How to keep IT staff safe when they are needed on-site

How to keep IT staff safe when they are needed on-site

Even if almost everyone is working from home, there will inevitably be a need to have IT engineers go on-site to fix problems that cannot be solved remotely.

For instance, if a piece of essential network equipment fails, a site visit is usually the only way to restore the service. IT support engineers may also be needed to reboot software systems that are not accessible via virtual private network connectivity.

Although lockdown measures are easing and the economy is opening up, many people are working from home. Those who are required to visit offices are both at risk of infecting others and being infected by coronavirus themselves. So long as there is no wide-scale availability of a vaccine to protect those people who are required to visit multiple sites during their normal work, IT workers will be exposed to the coronavirus.

As such, CIOs and senior IT decision-makers need to consider how they can keep their own staff safe, protect colleagues in the business, and maintain a high level of IT service, which will inevitably require IT engineers to be on-site.

The BSI’s paper Safe working during the Covid-19 pandemic – General guidelines for organisations, published in July, recommends that to avoid transmission from contamination of surfaces, the organisation should implement fixed workstations, zones, desks and/or equipment and require workers to keep their personal belongings in personal spaces, such as lockers or bags, ensuring that belongings are removed from the workplace at the end of each shift.

To reduce the risk of transmitting the coronavirus, the BSI paper recommends that organisations should restrict non-essential deliveries, ensure that materials, equipment and other objects entering the workplace are cleaned, and clean the touchpoints of shared equipment after each use. These guidelines mean that, as with other people who are required to be in an office, IT workers will need to change their normal way of working.

Like many IT services providers, Advantage Business Systems has been kept busy supporting its business customers throughout the pandemic. This work has been vital for UK companies, as remote access and cloud technology have enabled them to continue operating seamlessly throughout an unprecedented crisis that would otherwise have brought business and productivity to a halt.

Christo van Zyl, managed services director at Advantage Business Systems, said: “The majority of our customers are still working from home full-time. One or two have IT managers that pop in infrequently to check on infrastructure equipment.”

Van Zyl said that given the rise in virtual meetings, the Microsoft Dynamics consulting and software support side of the business has seen site visits fall to zero. “On the IT side, visits have gone to nearly zero,” he added. “Equipment setup is mainly done remotely and shipped to customers.”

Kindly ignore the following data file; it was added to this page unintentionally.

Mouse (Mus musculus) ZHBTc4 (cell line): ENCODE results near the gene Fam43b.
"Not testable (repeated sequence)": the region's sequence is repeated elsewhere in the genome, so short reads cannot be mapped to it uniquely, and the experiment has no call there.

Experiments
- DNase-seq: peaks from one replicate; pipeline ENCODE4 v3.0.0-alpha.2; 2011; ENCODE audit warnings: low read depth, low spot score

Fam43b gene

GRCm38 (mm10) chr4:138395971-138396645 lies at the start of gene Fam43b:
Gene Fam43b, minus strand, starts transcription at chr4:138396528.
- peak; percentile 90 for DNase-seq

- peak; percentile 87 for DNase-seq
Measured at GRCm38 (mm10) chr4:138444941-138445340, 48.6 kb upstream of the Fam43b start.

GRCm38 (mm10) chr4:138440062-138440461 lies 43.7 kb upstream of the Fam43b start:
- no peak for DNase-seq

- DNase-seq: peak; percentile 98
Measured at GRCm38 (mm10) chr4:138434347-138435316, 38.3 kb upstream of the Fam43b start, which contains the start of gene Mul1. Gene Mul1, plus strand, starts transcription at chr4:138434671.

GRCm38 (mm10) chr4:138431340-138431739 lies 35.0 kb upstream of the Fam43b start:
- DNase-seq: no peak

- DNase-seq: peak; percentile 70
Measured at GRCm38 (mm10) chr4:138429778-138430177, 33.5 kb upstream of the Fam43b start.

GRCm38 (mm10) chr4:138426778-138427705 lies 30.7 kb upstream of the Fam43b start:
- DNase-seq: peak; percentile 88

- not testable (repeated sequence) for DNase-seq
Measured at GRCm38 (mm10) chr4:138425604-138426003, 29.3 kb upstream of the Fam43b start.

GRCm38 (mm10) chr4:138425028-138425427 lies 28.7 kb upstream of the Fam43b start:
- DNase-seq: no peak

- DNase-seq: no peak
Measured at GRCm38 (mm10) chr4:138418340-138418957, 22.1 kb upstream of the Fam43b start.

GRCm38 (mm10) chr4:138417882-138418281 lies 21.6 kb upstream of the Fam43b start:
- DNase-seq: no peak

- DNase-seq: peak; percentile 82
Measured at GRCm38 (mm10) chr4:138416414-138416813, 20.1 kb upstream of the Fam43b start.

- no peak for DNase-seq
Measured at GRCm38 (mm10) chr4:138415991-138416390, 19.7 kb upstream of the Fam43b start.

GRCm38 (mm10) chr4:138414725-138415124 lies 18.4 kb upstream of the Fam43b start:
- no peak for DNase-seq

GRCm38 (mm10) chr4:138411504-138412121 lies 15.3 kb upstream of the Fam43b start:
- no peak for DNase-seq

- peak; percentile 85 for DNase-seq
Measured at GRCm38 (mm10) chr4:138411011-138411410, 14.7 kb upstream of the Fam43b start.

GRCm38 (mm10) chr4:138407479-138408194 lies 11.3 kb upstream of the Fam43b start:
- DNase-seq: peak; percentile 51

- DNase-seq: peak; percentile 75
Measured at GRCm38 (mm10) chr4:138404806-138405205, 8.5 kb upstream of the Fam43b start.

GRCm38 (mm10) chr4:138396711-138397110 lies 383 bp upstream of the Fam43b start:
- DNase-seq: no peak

In van Zyl’s experience of IT support and consulting services, office moves and closures are the main reasons why IT engineers are required on-site. He said: “We have been lucky in the fact that there have not been any network hardware failures that required on-site visits.”

To protect engineers who are required to be on-site, van Zyl said they use hand sanitisers and wear masks. Advantage Business Systems also regularly tests its IT engineers with rapid antibody testing from MEDsan UK.

The testing strategy has enabled Advantage to discover if there is any presence of infection in its workforce. Employees can test themselves at home, or have a test taken at the office, and results are given within 10 minutes. According to MEDsan, this avoids hospital visits and waiting for lab results. It claims the tests are 97.1% accurate.

Although the UK economy is opening up, van Zyl said the level of on-site visits has not yet picked up. “Most customers have not returned to their offices yet, so we are trying to prevent our visits where possible,” he said.

Van Zyl urged IT decision-makers to embrace long-term remote working. “The lockdown has shown that it is possible for most,” he said. “Ourselves and some of our customers have now shifted to permanent remote working, converting offices to a hotdesk setup if staff need desks during a London visit.”

Beyond the immediate impact of Covid-19, the pandemic has also resulted in IT conferences, seminars, and training and education events being hosted as virtual events. In van Zyl’s opinion, the lack of face-to-face direct contact with peers, and contacts, has made these events very different.

“Our vendors/partners have hosted their annual events virtually,” he said. “My view is that it was not the same as usual. Not being able to network face-to-face with other partners was my main disadvantage. Technology will eventually improve to facilitate this better, such as the use of breakout rooms, but I feel these events are best face-to-face.”

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